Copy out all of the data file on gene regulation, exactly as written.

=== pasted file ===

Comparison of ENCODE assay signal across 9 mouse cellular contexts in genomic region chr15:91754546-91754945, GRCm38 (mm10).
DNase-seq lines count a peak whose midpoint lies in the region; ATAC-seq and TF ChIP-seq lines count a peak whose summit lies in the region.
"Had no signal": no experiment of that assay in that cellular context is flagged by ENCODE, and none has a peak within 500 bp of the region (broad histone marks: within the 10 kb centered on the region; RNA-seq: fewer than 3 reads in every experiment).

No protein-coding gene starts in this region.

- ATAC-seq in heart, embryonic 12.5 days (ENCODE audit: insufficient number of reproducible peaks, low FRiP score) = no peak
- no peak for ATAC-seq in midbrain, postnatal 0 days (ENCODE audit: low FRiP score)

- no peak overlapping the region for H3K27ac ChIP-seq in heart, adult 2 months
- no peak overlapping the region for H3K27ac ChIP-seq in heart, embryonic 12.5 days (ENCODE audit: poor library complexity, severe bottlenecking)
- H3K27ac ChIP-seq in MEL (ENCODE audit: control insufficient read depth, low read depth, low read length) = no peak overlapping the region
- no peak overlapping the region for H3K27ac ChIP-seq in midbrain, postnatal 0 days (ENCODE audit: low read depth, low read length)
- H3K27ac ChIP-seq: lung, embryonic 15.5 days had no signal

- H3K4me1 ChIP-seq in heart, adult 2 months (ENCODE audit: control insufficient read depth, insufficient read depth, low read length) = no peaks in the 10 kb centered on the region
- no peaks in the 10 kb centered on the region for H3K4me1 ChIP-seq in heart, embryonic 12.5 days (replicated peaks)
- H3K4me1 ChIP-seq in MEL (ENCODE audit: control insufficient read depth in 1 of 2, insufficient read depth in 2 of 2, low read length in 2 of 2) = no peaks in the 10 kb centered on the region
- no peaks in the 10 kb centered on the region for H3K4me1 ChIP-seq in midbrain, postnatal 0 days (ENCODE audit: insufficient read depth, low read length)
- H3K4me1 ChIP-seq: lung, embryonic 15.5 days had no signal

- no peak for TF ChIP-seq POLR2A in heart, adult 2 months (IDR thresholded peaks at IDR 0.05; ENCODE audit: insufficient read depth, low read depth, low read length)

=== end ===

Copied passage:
Comparison of ENCODE assay signal across 9 mouse cellular contexts in genomic region chr15:91754546-91754945, GRCm38 (mm10).
DNase-seq lines count a peak whose midpoint lies in the region; ATAC-seq and TF ChIP-seq lines count a peak whose summit lies in the region.
"Had no signal": no experiment of that assay in that cellular context is flagged by ENCODE, and none has a peak within 500 bp of the region (broad histone marks: within the 10 kb centered on the region; RNA-seq: fewer than 3 reads in every experiment).

No protein-coding gene starts in this region.

- ATAC-seq in heart, embryonic 12.5 days (ENCODE audit: insufficient number of reproducible peaks, low FRiP score) = no peak
- no peak for ATAC-seq in midbrain, postnatal 0 days (ENCODE audit: low FRiP score)

- no peak overlapping the region for H3K27ac ChIP-seq in heart, adult 2 months
- no peak overlapping the region for H3K27ac ChIP-seq in heart, embryonic 12.5 days (ENCODE audit: poor library complexity, severe bottlenecking)
- H3K27ac ChIP-seq in MEL (ENCODE audit: control insufficient read depth, low read depth, low read length) = no peak overlapping the region
- no peak overlapping the region for H3K27ac ChIP-seq in midbrain, postnatal 0 days (ENCODE audit: low read depth, low read length)
- H3K27ac ChIP-seq: lung, embryonic 15.5 days had no signal

- H3K4me1 ChIP-seq in heart, adult 2 months (ENCODE audit: control insufficient read depth, insufficient read depth, low read length) = no peaks in the 10 kb centered on the region
- no peaks in the 10 kb centered on the region for H3K4me1 ChIP-seq in heart, embryonic 12.5 days (replicated peaks)
- H3K4me1 ChIP-seq in MEL (ENCODE audit: control insufficient read depth in 1 of 2, insufficient read depth in 2 of 2, low read length in 2 of 2) = no peaks in the 10 kb centered on the region
- no peaks in the 10 kb centered on the region for H3K4me1 ChIP-seq in midbrain, postnatal 0 days (ENCODE audit: insufficient read depth, low read length)
- H3K4me1 ChIP-seq: lung, embryonic 15.5 days had no signal

- no peak for TF ChIP-seq POLR2A in heart, adult 2 months (IDR thresholded peaks at IDR 0.05; ENCODE audit: insufficient read depth, low read depth, low read length)